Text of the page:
I have taken from the 2d vol. of De Bry a rough model of the leaf on which is the print he has given of Columbus, and his preface. it gives the exact size and outline of the print, which, with a part of the preface, is on the 1st page of the leaf, and the rest on the 2d. I have extracted from it what related to the print, which you will percieve could not be cut out without a great mutilation of the book. this would not be regarded as to it’s cost, which was 12. guineas for the 3. vols in Amsterdam, but that it seems to be the only copy of the work in the US. and I know from experience the difficulty, if not impossibility of getting another. I had orders lodged with several eminent booksellers, in the principal book-marts of Europe, to wit, London, Paris, Amsterdam, Frankfort, Madrid, several years before this copy was obtained at the accidental sale of an old library in Amsterdam, on the death of it’s proprietor.
We have then three likenesses of Columbus from which a choice is to be made 1. the print in Muñoz’ work, from a copy of Rincon’s original, taken in the 17th century by an indifferent hand, with conjectural alterations suggested by the verbal description of the younger Columbus of the countenance of his father.
2. the Miniature of De Bry, from a copy taken in the 16th century from the portrait made by order of the K. & Queen, probably that of Rincon.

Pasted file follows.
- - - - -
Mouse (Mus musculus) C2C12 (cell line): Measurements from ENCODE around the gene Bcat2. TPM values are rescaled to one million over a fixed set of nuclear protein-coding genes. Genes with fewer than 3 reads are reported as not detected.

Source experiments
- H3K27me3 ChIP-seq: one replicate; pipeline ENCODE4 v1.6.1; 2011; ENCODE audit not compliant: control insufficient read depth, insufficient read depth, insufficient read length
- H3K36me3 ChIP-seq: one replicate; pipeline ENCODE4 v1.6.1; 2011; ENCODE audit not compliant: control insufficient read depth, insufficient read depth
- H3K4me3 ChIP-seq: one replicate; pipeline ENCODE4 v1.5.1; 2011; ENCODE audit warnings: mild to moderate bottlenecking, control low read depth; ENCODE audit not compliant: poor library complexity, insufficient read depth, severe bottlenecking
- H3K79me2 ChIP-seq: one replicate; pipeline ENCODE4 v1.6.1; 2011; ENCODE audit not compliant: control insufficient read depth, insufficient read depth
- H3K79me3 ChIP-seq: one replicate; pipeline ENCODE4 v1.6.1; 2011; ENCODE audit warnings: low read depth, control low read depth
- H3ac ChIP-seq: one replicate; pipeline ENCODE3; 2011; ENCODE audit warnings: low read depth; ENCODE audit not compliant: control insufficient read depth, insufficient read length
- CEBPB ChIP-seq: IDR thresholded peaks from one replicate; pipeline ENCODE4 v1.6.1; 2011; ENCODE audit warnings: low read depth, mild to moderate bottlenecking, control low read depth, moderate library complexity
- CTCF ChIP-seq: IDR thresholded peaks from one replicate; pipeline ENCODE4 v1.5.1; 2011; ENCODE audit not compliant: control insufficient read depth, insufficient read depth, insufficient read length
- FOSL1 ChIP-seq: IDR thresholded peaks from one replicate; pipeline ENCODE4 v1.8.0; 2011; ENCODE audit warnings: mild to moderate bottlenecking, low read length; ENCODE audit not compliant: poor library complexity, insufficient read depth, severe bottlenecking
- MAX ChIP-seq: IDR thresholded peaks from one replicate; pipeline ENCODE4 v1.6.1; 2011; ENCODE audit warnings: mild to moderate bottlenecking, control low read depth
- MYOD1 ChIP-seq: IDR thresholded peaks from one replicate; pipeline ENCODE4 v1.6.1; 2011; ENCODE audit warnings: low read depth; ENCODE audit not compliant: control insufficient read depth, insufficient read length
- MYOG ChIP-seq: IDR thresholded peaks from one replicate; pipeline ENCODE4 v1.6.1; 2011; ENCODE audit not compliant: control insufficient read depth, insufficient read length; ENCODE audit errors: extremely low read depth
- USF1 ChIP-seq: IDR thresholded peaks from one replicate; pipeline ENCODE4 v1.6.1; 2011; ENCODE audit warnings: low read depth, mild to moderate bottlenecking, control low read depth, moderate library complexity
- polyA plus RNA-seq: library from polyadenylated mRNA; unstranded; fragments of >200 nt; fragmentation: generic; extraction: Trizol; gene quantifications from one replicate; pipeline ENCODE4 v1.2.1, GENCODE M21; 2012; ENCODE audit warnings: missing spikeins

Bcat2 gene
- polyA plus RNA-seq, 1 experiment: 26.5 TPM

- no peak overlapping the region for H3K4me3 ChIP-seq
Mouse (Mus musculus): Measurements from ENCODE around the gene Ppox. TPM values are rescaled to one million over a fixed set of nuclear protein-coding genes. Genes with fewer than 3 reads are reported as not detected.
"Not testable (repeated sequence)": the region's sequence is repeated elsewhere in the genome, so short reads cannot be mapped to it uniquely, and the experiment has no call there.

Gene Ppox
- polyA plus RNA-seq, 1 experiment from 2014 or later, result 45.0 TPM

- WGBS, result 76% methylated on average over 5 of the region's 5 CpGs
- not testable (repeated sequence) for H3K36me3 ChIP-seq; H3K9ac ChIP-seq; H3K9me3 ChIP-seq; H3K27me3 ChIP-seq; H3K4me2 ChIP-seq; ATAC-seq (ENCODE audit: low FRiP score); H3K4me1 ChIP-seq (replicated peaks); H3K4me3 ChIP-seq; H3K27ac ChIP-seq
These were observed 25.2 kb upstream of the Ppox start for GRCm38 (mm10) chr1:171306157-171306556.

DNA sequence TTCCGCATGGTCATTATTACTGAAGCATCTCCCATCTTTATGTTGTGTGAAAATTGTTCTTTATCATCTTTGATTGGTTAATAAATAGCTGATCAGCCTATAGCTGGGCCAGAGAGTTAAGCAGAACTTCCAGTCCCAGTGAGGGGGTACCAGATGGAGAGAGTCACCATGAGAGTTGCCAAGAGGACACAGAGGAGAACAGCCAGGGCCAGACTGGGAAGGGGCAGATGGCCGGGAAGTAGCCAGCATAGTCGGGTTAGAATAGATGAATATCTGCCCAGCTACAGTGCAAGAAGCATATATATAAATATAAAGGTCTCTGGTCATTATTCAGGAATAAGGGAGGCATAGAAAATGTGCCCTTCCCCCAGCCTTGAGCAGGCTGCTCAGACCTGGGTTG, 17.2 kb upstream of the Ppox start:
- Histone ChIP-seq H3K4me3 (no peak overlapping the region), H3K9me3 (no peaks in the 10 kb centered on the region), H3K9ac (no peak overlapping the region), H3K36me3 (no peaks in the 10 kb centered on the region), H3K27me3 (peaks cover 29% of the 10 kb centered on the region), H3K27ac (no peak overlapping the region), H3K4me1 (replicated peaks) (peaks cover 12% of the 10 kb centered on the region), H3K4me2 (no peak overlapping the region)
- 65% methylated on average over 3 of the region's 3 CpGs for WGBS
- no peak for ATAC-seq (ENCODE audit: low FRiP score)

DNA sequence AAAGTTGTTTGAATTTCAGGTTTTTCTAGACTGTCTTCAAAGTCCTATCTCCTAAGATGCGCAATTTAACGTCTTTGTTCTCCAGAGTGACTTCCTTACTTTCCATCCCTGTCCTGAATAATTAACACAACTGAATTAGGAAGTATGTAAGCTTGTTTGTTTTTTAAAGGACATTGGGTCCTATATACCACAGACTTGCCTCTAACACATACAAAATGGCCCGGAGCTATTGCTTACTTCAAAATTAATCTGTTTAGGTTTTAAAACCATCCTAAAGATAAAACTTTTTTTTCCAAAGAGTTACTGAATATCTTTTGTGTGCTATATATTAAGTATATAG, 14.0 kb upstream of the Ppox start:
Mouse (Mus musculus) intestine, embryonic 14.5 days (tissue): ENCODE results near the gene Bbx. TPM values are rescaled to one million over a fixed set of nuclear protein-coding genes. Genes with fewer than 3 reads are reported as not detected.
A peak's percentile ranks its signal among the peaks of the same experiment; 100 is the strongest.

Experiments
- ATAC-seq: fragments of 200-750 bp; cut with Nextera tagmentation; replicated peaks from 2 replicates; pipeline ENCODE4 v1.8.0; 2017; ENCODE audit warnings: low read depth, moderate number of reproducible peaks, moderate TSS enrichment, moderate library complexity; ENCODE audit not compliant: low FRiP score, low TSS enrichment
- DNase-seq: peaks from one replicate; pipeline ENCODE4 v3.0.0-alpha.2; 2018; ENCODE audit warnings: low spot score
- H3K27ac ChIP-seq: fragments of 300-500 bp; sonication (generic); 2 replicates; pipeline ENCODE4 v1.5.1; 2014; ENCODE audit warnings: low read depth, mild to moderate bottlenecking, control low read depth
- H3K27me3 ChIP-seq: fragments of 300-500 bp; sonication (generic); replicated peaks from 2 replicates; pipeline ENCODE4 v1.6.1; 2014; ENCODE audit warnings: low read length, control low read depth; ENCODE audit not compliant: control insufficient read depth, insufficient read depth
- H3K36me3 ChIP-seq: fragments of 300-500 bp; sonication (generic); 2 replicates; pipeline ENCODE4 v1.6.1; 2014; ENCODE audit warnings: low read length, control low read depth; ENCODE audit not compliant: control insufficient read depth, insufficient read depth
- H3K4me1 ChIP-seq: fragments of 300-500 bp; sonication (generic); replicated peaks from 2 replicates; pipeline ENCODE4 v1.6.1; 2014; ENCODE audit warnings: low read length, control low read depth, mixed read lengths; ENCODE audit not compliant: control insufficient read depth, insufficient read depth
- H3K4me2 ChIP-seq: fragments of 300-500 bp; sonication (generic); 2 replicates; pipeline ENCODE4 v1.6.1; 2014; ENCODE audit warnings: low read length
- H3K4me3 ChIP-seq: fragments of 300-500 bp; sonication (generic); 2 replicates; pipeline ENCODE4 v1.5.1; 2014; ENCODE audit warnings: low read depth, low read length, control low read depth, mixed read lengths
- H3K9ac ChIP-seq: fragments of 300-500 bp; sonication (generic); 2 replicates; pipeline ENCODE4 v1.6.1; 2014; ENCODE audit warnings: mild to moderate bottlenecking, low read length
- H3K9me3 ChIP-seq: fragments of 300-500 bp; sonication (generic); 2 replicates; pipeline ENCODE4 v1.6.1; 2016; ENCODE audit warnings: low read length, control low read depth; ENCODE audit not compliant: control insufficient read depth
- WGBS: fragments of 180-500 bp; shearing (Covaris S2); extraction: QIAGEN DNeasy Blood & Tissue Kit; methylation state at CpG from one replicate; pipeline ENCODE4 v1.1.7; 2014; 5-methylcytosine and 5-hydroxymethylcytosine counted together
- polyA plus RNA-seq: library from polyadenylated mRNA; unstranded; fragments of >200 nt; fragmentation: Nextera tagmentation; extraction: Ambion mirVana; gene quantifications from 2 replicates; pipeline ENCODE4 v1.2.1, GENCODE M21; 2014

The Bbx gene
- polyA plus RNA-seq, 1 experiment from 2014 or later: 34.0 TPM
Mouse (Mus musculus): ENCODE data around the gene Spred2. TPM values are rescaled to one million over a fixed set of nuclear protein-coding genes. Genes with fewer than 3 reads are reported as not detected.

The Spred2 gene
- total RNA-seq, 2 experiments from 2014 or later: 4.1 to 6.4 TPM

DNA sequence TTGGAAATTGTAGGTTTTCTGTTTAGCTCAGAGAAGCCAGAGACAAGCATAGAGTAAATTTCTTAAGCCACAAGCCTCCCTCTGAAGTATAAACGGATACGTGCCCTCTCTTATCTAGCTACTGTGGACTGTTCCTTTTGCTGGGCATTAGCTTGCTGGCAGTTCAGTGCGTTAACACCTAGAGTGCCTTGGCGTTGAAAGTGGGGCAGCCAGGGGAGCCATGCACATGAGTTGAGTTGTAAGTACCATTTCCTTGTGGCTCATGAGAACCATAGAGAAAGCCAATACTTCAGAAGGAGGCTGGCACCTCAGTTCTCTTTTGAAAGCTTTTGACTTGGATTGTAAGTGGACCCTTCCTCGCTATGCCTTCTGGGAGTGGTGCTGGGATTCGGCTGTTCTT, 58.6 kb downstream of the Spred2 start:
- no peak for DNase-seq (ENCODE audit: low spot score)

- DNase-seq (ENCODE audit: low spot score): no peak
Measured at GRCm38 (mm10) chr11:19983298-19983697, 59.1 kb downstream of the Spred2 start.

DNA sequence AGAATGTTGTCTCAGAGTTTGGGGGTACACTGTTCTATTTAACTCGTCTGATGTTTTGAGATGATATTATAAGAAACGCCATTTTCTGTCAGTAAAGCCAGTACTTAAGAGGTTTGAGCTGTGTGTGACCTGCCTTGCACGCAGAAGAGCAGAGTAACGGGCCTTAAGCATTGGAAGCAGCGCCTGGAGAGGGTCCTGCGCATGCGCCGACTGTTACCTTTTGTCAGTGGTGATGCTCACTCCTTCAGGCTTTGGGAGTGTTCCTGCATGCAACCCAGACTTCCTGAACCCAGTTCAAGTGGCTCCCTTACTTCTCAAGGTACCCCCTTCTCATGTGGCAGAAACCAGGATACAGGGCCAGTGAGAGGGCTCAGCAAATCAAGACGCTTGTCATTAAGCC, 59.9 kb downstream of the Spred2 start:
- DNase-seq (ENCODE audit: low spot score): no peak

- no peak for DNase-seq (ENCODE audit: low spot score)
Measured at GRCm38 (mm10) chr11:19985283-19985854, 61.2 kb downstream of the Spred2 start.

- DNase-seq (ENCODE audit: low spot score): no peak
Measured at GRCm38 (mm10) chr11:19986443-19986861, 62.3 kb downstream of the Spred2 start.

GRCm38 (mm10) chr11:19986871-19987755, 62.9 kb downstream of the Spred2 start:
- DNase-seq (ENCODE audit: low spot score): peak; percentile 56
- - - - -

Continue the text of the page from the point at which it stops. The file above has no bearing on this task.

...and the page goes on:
3. the copy in my possession, of the size of the life, taken for me from the original which is in the gallery of Florence. I say, from an original, because it is well known that in collections of any note, & that of Florence is the first in the world, no copy is ever admitted; and an original existing in Genoa would readily be obtained for a royal collection in Florence. Vasari, in his lives of the painters, names this portrait in his catalogue of the paintings in that gallery, but does not say by whom it was made. it has the aspect of a man of 35. still smooth-faced, & in the vigor of life, which would place it’s date about 1477. 15 years earlier than that of Rincon—accordingly in the miniature of De Bry, the face appears more furrowed by time. on the whole I should have no hesitation at giving this the preference over the conjectural one of Muñoz, and the miniature of De Bry.